This is from the third book, The Nine Amendments, in the Mining of Lif Trilogy.
(which we are going to be publishing sooner rather than later…I sincerely hope)
I was reminded of this particular scene while reading blogpal Argus’ latest offering about certain things eye-talion…here…
Incidentally, the title, and in fact the core of the book; the ‘flash’ that occurs inside a writer’s mind sending him or her scurrying to a word processor, or in days of Yore, pencil and paper, owes its very existence to a conversation between myself and a dear friend, who is always referred to in any sort of literary forum as Mrs. Aaargh – who has just become a mum,by the way, and will soon be introducing to the world at large, Miss Catherine.
Anyhow the conversation…
At one time, Mrs. Aaargh was attending a bible class, and me being fascinated by all such things, asked her how it was going one evening over dinner.
She expressed enthusiasm. Mindful of the warning looks from the Missus on the other side of the table I asked what she was currently studying?
“The Nine Amendments,” was her slightly flustered but nevertheless enthusiastic reply.
This, as you can imagine, was greeted with Stone Cold Silence from all. But as is dear, sweet Mrs. Aaargh’s unpretentious nature she recovered gallantly, laughed and said, “The…Ten (pause) Commandments.”
Only then were we able to laugh about it, and to this day it remains one of her ‘classics’.
So, for that, bless her, she got the dedication as acknowledgement that without her bible studies this book would unlikely have been written,
Here’s the extract…
‘The palace, like every Royal Residence before it here at Memfis, is built on an area known as the Land of Grace. It originally started life as a simple two-up, two-down affair with brick-outhouse. But over the millennia, it has become what it is now.’
An almighty pain-in-the-bum, thought the man hurrying along the wide, rose-quartz and marble passageway.
The tour-guide came out of her practised routine just long enough to feign a gasp. The heavy door at the end of the thoroughfare closed with a loud thunk as the man disappeared inside the chambers beyond.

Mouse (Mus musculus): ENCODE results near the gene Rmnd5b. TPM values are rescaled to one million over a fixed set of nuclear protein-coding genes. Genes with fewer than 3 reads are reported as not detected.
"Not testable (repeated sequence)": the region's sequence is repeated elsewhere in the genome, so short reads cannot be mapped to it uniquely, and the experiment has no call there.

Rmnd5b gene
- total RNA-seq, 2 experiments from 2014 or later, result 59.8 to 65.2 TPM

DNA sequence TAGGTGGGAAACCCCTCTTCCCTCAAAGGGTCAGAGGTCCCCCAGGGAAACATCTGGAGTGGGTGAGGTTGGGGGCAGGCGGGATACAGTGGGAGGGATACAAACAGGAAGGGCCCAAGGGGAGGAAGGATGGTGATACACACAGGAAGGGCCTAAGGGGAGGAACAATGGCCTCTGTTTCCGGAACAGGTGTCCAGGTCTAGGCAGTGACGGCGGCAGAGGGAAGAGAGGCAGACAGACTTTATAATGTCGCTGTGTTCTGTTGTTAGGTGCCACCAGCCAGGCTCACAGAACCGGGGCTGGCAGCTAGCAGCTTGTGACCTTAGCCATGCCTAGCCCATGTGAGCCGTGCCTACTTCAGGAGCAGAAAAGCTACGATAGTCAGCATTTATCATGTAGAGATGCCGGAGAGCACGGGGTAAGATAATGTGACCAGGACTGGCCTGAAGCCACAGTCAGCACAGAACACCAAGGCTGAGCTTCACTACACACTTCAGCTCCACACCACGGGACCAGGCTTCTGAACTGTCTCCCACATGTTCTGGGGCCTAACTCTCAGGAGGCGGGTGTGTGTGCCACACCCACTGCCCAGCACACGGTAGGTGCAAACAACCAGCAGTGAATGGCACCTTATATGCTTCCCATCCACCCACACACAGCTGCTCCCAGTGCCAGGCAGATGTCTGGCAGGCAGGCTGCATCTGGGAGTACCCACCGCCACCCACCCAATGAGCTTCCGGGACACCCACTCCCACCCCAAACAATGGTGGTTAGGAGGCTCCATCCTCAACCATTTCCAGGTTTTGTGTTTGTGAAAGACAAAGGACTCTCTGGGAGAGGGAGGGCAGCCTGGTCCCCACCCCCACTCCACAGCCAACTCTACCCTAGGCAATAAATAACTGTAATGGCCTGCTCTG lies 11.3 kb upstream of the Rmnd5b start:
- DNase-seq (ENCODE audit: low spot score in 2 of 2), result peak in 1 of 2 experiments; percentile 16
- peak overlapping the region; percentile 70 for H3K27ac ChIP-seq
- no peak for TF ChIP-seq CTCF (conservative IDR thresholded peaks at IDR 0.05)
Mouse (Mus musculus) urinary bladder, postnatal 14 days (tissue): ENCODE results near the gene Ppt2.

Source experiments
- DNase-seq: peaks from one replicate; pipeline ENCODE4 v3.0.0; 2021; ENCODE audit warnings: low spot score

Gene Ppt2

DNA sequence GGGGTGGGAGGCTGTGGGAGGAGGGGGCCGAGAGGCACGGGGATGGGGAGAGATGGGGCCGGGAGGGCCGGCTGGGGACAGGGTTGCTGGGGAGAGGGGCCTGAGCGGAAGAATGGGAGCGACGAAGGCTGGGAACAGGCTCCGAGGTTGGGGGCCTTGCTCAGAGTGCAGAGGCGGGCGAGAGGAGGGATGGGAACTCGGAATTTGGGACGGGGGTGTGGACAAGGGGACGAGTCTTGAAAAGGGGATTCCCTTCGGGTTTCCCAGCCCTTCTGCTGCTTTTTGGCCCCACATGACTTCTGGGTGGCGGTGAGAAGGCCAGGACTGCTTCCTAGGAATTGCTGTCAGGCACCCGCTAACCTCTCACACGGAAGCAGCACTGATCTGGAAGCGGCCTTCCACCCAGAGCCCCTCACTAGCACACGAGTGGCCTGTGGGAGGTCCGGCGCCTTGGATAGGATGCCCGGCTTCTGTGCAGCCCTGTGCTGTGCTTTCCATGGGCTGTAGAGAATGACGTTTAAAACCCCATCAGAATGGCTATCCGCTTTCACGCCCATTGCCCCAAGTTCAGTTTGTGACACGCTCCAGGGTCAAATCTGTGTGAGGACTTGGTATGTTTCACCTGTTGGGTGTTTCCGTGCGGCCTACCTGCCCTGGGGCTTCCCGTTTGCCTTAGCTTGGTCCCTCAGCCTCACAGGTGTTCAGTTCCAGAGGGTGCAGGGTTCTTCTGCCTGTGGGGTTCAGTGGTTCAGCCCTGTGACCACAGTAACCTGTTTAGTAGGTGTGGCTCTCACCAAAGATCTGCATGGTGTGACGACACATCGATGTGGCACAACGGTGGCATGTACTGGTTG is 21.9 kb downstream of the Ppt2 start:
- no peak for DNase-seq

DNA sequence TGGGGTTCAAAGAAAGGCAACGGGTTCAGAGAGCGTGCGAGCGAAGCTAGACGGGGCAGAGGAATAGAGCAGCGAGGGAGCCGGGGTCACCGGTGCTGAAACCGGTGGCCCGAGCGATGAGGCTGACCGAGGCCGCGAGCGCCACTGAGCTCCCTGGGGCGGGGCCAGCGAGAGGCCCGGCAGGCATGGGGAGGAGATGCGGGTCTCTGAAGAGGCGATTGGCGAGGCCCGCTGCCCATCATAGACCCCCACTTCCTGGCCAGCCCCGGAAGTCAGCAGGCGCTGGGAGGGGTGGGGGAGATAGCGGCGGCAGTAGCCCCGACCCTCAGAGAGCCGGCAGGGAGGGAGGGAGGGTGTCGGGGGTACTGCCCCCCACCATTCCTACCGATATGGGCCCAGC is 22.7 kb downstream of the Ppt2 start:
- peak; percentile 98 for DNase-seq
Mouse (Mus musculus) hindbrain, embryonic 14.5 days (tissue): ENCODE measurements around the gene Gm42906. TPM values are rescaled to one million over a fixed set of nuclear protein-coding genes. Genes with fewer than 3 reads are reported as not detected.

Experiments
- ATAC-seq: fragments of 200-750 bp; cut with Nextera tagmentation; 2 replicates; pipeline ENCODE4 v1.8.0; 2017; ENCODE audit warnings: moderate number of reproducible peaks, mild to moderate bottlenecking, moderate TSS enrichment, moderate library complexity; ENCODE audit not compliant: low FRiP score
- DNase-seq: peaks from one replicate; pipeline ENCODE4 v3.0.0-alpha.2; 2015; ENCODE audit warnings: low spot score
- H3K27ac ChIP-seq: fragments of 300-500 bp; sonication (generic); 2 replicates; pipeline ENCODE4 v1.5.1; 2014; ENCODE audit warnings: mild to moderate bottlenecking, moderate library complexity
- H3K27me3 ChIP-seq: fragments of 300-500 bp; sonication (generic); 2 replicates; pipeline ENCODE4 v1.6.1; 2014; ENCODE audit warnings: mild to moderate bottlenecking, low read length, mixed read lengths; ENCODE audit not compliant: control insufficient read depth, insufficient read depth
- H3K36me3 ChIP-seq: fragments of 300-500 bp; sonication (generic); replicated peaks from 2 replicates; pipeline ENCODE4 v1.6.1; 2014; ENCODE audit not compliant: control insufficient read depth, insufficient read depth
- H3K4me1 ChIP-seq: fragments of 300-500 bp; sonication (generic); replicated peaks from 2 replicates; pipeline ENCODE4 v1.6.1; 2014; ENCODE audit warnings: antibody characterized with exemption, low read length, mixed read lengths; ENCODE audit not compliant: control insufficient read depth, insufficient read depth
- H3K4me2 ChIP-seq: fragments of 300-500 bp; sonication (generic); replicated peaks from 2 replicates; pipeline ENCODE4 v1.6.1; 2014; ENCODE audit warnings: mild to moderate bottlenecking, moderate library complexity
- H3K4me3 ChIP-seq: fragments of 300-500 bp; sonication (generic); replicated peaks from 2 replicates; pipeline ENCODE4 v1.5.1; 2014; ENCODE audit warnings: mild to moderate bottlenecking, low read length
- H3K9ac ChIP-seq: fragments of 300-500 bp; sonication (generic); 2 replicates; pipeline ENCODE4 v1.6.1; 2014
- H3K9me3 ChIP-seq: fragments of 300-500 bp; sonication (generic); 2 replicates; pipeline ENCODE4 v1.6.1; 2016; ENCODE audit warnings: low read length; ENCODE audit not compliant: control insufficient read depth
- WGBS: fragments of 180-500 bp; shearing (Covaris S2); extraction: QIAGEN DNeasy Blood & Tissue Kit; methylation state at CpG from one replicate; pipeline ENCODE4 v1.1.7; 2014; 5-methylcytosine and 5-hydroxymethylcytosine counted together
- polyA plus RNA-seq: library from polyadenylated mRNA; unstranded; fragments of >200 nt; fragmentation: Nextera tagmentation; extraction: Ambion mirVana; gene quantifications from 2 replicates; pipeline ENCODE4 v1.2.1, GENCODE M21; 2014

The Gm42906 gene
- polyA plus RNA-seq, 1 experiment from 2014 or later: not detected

‘Ladies and gentlemen, boys and girls. We are truly blessed this afternoon.’
The small group looked at her with expressions varying from mild curiosity to indifference.
‘That was the King. He’s in the building!’
Their response to this announcement was equally as animated.
‘Mummy, I need a pee. Mummeee!’
‘Where are the ducks? You said there were ducks. You promised.’
‘Scluze me? You makey plicture of wife an’ me? Yes? We stand here, an’ when you leady we say, Camembert, alrighty? You sketch vely klickly.’
‘I thought this was supposed to be one of the Wonders of the World? Doesn’t seem that wonderful to me,’ complained a man wearing a knotted handkerchief on his head.
‘We were offered a trip to the Hanging Gardens of Turkeystan,’ his wife reminded.
‘Pah! What would I want to go and pay good money to see them for? Port o’ Bill has its own hanging gardens behind the cathedral. I can visit them any time I like. And they give you peanuts.’
‘I don’t think it’s quite the same thing, dear,’ said his wife.
‘Well I thought the Learning Tower was more wonderful than this place, even though I didn’t learn much. Other than how not to build a tower.’
‘I’m sure it is called the Leaning Tower’ his wife said, fanning herself vigorously with a tour program.
‘Learning, Leaning. Who cares? I only went to see it because I thought that stupid woman at the tour agency said pizza. But they didn’t give us nowt to eat. Not that I could have stomached anything by the time I got to the top. Thought I was gonna throw up. I’ll bet this lot don’t even have cold beer, either.’